Instead of spending time in gossiping and backbiting, channel it in charity – not just donating your money, but saying kind words is also charity. In today’s world, the new medium for gossip is social media, magazines and numerous Apps. We must avoid wasting our time on these as they will be recorded in our Book. Instead utilise time in charitable works. Spend time in what is marouf (beneficial) and if you have the skills, reconcile hearts, unify people and unite ranks.

Facing challenges

When we came to this dunya (world) we had to face many challenges and it is part of the challenge that we face it. It is not an easy ride to the Akhirah and in any case, life without challenges is tasteless. We have to face these challenges.

We have to find the solutions to the problems rather than giving up. Let’s learn from the Quran how to navigate our way through the challenges and find the alternatives. It requires sincerity and effort and an open mind to see what the possibilities are. We have to put our trust in Allah Almighty and do our best. Deal with the means and understand the reality, then you will definitely find the alternatives.

Choosing the lesser haram

When the Islamic finance was introduced, sadly many imams were against it, saying that it was the back door for riba. But we need to understand how it works, its technicalities and the Shariah issues before we dismiss it. You cannot judge it without understanding it. Scholars are trying to provide  halal alternatives. They are not always 100% halal but may be close to it! Isn’t it preferable to leave what is haram and accept something that has some issues but is 70% halal? It is obvious we cannot accept the haram.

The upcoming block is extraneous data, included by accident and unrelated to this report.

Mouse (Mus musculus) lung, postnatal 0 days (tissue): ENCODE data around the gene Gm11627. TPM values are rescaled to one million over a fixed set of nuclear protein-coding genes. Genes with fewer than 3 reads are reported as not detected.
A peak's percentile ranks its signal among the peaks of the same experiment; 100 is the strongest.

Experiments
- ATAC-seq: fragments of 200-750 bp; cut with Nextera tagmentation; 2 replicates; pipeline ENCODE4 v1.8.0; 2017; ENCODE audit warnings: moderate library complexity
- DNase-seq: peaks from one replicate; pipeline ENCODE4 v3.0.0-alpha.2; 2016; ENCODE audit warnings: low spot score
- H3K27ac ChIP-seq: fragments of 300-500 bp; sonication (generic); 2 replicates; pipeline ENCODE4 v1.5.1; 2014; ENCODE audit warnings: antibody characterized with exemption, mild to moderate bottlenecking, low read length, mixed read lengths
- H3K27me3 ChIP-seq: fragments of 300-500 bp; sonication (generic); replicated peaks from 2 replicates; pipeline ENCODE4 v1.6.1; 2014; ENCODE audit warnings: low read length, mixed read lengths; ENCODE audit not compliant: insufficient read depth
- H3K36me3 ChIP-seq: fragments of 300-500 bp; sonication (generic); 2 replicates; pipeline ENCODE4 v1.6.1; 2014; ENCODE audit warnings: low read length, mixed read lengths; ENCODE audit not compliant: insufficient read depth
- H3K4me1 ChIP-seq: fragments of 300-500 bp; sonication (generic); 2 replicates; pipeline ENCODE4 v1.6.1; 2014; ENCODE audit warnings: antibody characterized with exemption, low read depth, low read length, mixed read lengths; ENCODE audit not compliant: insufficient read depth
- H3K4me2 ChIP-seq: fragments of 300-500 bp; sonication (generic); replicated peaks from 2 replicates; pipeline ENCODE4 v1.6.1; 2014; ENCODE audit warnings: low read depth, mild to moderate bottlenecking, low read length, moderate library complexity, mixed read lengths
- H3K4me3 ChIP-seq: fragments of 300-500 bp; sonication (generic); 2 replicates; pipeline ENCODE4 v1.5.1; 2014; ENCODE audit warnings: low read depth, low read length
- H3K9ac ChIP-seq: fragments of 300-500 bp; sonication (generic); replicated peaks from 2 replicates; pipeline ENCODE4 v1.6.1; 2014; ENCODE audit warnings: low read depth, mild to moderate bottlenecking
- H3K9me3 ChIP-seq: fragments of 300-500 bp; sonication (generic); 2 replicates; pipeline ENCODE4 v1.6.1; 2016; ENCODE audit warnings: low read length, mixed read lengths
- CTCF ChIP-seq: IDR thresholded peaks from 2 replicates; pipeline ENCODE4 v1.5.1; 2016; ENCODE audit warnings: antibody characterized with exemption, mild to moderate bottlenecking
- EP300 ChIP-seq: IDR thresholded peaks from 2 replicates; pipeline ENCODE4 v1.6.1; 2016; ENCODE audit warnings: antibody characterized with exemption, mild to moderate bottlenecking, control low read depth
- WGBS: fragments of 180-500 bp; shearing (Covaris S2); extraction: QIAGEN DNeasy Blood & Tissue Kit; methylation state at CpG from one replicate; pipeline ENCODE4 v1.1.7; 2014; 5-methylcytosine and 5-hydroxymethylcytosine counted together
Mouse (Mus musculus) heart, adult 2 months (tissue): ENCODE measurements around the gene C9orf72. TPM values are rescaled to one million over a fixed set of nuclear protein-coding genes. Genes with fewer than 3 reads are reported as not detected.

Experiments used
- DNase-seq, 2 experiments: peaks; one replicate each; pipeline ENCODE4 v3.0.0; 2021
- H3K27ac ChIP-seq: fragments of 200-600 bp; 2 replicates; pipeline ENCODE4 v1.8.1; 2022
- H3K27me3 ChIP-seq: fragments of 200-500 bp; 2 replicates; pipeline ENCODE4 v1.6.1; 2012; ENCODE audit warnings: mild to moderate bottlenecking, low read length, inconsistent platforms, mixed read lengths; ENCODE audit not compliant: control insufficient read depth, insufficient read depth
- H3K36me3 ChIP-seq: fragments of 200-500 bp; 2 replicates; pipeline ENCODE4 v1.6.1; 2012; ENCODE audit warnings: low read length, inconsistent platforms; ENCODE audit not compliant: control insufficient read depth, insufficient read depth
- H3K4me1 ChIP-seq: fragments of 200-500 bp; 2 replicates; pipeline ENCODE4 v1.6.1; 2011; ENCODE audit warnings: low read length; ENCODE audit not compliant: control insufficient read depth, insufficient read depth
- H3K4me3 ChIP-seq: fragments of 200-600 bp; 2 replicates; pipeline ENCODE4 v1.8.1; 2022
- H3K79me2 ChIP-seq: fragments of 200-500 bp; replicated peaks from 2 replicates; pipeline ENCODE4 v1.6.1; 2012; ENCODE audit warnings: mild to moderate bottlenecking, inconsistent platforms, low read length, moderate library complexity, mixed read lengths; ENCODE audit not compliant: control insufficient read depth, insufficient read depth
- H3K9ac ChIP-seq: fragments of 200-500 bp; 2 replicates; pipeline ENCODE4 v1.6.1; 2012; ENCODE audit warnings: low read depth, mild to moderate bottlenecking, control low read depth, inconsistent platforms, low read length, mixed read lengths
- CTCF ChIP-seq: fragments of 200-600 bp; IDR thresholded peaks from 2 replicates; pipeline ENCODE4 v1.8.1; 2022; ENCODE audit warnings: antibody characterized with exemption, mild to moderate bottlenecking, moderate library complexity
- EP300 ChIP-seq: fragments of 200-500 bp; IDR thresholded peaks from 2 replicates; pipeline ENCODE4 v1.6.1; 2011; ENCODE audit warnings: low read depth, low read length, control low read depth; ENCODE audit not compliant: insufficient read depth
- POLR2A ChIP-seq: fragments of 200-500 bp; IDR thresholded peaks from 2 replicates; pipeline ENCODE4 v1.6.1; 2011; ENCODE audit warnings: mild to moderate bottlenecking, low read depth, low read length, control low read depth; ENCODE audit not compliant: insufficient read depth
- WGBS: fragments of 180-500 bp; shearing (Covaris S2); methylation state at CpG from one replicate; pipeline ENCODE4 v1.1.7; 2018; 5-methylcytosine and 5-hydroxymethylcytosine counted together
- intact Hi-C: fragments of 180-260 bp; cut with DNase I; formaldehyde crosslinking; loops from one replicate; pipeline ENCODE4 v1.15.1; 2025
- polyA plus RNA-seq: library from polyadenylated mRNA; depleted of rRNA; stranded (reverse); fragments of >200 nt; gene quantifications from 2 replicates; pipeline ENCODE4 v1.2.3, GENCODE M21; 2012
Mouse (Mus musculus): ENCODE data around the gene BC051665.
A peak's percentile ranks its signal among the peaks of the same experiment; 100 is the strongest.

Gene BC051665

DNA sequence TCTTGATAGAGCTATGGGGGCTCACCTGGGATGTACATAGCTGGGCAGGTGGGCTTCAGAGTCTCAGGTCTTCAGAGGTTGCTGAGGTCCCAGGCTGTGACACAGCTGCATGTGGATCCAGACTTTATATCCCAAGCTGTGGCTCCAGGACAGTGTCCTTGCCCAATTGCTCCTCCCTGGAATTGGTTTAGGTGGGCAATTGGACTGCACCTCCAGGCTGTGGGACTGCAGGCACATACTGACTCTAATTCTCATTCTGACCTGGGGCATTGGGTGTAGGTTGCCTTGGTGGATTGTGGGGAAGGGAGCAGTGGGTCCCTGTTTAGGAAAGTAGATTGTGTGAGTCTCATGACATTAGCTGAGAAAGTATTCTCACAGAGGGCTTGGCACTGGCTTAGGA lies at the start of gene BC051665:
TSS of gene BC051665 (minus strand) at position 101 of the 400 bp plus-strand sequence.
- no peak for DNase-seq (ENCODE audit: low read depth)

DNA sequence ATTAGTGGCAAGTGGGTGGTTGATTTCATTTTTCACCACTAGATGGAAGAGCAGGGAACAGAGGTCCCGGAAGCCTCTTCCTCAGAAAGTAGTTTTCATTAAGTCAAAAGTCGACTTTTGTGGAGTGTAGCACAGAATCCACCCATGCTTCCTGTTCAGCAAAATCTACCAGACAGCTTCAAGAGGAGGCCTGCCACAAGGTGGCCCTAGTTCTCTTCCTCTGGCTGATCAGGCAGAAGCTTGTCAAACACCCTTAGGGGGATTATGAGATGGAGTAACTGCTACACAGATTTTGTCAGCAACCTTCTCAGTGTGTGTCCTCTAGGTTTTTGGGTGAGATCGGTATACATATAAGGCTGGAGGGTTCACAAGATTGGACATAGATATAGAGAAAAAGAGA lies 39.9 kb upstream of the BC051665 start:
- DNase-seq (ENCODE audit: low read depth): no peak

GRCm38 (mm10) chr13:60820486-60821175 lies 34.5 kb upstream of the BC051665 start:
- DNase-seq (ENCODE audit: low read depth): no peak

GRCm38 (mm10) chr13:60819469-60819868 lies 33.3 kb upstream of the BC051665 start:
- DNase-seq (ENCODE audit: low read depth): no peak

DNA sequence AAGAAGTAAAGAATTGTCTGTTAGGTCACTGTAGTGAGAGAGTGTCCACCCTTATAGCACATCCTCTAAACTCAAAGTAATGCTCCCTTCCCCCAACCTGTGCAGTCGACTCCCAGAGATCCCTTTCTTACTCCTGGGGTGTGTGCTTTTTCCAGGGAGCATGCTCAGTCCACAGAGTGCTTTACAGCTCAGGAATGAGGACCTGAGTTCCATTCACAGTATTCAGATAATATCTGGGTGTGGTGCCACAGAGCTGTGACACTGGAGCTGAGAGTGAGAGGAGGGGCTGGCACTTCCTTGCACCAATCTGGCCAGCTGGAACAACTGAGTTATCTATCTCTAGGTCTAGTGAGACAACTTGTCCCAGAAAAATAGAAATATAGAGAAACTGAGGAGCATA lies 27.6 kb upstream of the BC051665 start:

Gradualism

The prophetic approach was a gradual approach, known in Arabic as taddaruj. Aisha (may Allah be pleased with her) said that if the verse ‘Do not drink alcohol’ had been revealed early on, no one would have stopped drinking alcohol. Bukhari. The prohibition came very late in Madinah, as part of the later stages of revelation after people had developed a stronger level of imaan, practice, commitment and understanding. This is also what we need to do. We need to build our imaan, increase our knowledge and understanding and with that find halal alternatives.

Don’t be divided

One important aspect of offering halal alternatives is that we cannot be divided over schools of thought. We cannot let the Hanafi/ Maliki/Shafi’i/Hanbali dominate, we need the Islamic view, regardless of which school it comes from. It is a matter of halal and haram. Islam or no Islam. Don’t make Islam Hanafi or Shafi’i. It is not Abu Hanifa’s battle, but Islam’s battle. It’s not about promoting this school or that school. It is a matter of faith or no faith.

We have challenges beyond our imagination. We have a huge attack in our universities and our communities from Atheism to the extent that there is a slogan saying that it is cool to be an atheist.